A reader’s visualization of the text is a product of the in-text information coupled with the reader’s experience. Thoughts become related to visualization either based on the in-text information or the reader’s previous experience facilitates the connection.
The “knowledge compensation hypothesis” claims that problems with application of text information to determine the connection can be equalize with the previous experience to enable the formation of such connections (Miller & Keenan, 2009).
Inference upon reading
Qualitative inference refers to the impression formed by the reader of information and usually involves the reader arriving at a conclusion depending on an idea or ideas. With respect to social psychology this is termed as stereotypes or attitudes. Stereotypes are involved in various roles, including providing the means to simplify the demands on the reader as well as can be attributed to environmental factors.
Stereotyping applies to social grouping and concerns grouping based on speech and dialect. Attitudes, on the other hand, are explained as decisions in a cognitive framework or a calculating reaction towards a topic or event (Taghehchian & Miles-Pittman, 2010).
Persons make inferences depending on the information they decode. One of the ways they decode information is via correspondence. Communication impacts on how people view the world. Within the communication process, an individual develops inferences determined by what they read or hear.
Such inference is developed at a young age and begins with listening to trace provided in words in form of perceived stories and are inferred from what people hear (Taghehchian & Miles-Pittman, 2010).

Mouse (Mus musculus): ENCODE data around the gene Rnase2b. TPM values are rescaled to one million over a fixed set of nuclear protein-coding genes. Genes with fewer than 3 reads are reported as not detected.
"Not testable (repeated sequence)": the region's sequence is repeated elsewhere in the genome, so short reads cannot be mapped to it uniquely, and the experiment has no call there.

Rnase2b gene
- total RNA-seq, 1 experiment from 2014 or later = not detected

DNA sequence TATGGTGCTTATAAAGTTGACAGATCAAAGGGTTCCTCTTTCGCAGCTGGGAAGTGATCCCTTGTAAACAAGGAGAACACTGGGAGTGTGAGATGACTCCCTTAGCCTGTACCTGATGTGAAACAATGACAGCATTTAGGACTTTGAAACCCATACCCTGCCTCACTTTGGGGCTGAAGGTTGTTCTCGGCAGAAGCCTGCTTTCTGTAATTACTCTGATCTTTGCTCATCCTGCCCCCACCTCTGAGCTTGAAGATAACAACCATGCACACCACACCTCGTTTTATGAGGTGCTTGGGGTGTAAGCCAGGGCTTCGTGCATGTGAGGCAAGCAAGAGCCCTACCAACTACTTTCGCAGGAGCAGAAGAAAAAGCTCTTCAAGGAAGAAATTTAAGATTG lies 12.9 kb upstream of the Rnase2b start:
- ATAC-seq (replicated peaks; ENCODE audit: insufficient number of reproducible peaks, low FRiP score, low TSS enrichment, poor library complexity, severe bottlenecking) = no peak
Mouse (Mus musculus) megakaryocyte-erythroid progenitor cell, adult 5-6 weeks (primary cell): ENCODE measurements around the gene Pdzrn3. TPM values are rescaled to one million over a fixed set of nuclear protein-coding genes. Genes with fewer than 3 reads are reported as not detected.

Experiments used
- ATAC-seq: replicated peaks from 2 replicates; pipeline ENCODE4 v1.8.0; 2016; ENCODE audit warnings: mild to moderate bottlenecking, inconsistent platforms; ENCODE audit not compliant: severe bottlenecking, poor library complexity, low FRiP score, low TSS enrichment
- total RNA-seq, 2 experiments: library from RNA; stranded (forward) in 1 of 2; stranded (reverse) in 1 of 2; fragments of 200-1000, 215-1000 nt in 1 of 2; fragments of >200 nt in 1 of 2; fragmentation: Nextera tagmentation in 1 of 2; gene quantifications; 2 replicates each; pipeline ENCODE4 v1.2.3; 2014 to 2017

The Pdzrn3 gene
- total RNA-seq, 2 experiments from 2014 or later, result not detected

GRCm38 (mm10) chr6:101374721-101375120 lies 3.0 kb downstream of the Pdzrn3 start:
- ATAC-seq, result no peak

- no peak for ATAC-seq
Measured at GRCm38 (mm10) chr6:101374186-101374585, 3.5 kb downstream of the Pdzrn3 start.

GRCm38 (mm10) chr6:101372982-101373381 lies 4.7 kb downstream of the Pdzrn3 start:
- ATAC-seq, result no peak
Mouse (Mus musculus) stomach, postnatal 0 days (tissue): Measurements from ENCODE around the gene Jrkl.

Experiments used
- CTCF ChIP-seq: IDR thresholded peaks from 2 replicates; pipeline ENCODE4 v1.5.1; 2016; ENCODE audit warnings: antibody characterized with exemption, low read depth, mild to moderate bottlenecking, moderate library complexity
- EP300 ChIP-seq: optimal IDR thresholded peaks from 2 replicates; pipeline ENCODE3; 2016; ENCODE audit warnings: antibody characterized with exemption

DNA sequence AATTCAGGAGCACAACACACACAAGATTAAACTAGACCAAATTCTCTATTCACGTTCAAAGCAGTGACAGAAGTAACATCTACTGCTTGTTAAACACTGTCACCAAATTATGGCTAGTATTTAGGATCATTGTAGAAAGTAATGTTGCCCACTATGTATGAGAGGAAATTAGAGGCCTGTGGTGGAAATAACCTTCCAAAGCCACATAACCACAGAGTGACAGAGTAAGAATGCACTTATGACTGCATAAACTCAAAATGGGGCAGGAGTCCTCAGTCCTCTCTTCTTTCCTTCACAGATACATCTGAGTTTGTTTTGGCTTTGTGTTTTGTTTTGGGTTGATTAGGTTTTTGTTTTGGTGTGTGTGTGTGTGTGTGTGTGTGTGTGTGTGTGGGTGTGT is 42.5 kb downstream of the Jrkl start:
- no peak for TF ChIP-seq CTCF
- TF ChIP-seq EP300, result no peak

Attitude about reading are thought to develop as a factor of repeated success or failure with respect of the reading practice. Students with desirable reading abilities typically have optimistic attitudes towards the habit, while those with dismal reading ability must surmount negative attitudes towards the habit, so as to develop their reading skills.
The teacher’s viewpoint of students’ attitude for reading may not necessarily correspond with the attitudes borne of his/her students, and could mainly depends on the reading success. Because teachers are pressurized to concentrate on basic abilities, or harbor the notion that enhancing reading efficiency will boost students’ attitudes, inadequate time is devoted to improving desirable attitudes towards reading in schools.
When individuals read a narrative piece of work, they appreciate the characters and events within the text. Noteworthy, they as well understand the subject of the text that brings out the general meaning of the narrative. The subject of the narrative is the moral that readers may connect with their lives (Zhang & Hoosain, 2005).
A theme can be approached from three different aspects, including:
- the subject of a narrative translates to an overall exclamation statement including an adage,
- the subject of narrative work may be expressed in the form of a content word concerning the theme of the text,
- the subject of narrative story may involve a thematic abstract unit (TAU), which signifies the thematic framework of an event while serving various events in memory decoding (Zhang & Hoosain 2005).
Gambrell, L.B., Morrow, L.M., & Pennington, C. (2002, February). Early childhood and elementary literature-based instruction: Current perspectives and special issues. Reading Online, 5(6). Web.
International Reading Association. (2008). International reading association (2008). A Critical Analysis of Eight Informal Reading Inventories. Washington DC. Web.
Miller, A. C. & Keenan, J. M. (2009). How Word Reading Skill Impacts Text Memory: The Centrality Deficit and How Domain Knowledge Can Compensate. Rockville Pike, Bethesda: National Center for Biotechnology Information.
Paris, S.G., & Carpenter, R.D. (2003). FAQs about IRIs. The Reading Teacher, 56(6), 578-580.
Taghehchian, R., & Miles-Pittman, T. (2010). Inference on reading: The effects of Word Choice and gender on qualitative inference during reading. San Jose state university. Web.
Zhang, H. & Hoosain, R. (2005). Activation of themes during narrative reading. Discourse processes, 40(1), 57-82. Lawrence Erlbaum Associates, Inc.